Lady Jane Grey, the Tudor cousin of the three siblings is always a mysterious figure, but if truth were told, she was a tragic figure -- a Protestant puppet who was beaten into submission by her fiercely ambitious mother and forced to become queen, forced into an unwelcome marriage with a foolish and cowardly boy, and then because of the stupidity of her father and their allies, who tried to force a rebellion against Mary (who would''ve been content to just keep Jane in the Tower), she lost her head. This left Mary clearly the heir.

We all know about the attacks on Protestants by Queen Mary (including burning my ancestress at the stake for her beliefs!), Ms Weir shows us how Mary Tudor''s alliances were twisted by the men who helped her rule, including her very nasty Spanish husband who even wanted to bring the Inquisition to the UK. Mary suffered from very ill health, migraines, problems with her periods, and a very real paranoia brought on by her terrible childhood at the hands of her father through Ann Boleyn''s influence.

Almost toothless at age 38, wracked by jealousy of Elizabeth, and already in the last stages of menopause at her marriage aged 38, she was unable to bear children, leading to a pseudo pregnancy and psychological problems. If her father had allowed her to be married at an early age, the purge of Protestant would never have happened, but unfortunately this was not to be. And yet, all of Elizabeth''s travails and even persecution, at the hands of her father Henry VIII, the court, Edward, Jane, and Mary, only led her to become one of the most famous and powerful leaders in the history of the world.

If the book suffers any fault, it is that enough is not said in the end about the always fascinating Elizabeth. However, this book is more about the interactions of this fascinating and ruthless family, and Elizabeth will always deserve a book of her own!
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Leaaa
3.0 out of 5 starsVerified Purchase
A long read
Reviewed in the United States on September 19, 2018
I am a fast reader & this book took a long time to read, almost a week. It did have a lot of information & was interesting, but it was not entertaining like historical fiction. It was more like a history book or encyclopedia. It definitely made me dislike Mary way more than... See more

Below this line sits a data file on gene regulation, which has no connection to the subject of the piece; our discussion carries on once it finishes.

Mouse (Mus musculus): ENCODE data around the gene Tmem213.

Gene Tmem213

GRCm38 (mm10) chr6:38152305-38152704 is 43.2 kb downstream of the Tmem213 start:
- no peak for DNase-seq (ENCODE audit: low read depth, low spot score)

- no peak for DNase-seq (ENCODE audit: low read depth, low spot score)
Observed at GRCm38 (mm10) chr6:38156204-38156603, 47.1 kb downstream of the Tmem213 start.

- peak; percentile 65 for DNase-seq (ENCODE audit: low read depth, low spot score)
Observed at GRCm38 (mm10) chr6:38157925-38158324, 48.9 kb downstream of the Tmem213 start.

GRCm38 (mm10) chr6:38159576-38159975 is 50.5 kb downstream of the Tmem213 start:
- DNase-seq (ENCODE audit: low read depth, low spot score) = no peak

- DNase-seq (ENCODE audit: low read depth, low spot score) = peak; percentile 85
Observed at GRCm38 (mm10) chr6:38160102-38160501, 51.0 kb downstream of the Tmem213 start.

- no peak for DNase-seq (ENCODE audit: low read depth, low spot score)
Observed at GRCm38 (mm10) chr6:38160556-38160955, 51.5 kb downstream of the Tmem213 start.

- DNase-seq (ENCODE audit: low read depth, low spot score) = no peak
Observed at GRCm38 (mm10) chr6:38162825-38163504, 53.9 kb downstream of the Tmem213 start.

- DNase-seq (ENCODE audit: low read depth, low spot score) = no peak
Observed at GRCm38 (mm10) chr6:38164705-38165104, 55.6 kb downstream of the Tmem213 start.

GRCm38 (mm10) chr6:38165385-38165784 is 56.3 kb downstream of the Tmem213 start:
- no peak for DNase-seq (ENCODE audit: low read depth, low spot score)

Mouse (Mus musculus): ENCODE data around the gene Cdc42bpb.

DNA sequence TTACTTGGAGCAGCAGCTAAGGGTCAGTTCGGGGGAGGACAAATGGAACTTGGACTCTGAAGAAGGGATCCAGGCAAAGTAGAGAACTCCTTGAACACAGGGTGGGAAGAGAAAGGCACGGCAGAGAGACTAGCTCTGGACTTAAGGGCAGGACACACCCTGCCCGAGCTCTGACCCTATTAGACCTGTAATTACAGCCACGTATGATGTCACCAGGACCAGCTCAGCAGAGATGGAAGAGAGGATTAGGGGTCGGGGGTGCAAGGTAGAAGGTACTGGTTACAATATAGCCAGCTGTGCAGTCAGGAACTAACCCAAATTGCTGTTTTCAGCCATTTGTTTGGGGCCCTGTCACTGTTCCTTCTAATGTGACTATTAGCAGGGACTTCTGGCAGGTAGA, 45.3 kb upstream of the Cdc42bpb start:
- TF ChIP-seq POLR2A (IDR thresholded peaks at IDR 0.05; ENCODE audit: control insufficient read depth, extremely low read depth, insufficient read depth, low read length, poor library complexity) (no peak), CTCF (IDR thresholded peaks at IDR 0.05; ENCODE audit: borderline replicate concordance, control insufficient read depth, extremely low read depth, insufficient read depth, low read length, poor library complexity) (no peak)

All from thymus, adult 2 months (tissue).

I am a fast reader & this book took a long time to read, almost a week. It did have a lot of information & was interesting, but it was not entertaining like historical fiction. It was more like a history book or encyclopedia. It definitely made me dislike Mary way more than I already did! The one thing I definitely did not like & felt cheated by, was that the book abruptly ended when Mary died & Elizabeth was made queen. The title was Henry VIII’s children & it detailed Edward, Jane Grey & Mary, so why not include Elizabeth? It seems the author has a separate book about Elizabeth but I bought this to read about all his children.
7 people found this helpful
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J.S. MEWS
4.0 out of 5 starsVerified Purchase
Interesting Story of the Sibling Relationships
Reviewed in the United States on November 13, 2018
Alison Weir’s books are extremely well researched. Beyond that she makes the narrative interesting and the story unfolds more like historical fiction than just a history lesson. I’ve read several of her books and this is consistent. I think some of the subjects are... See more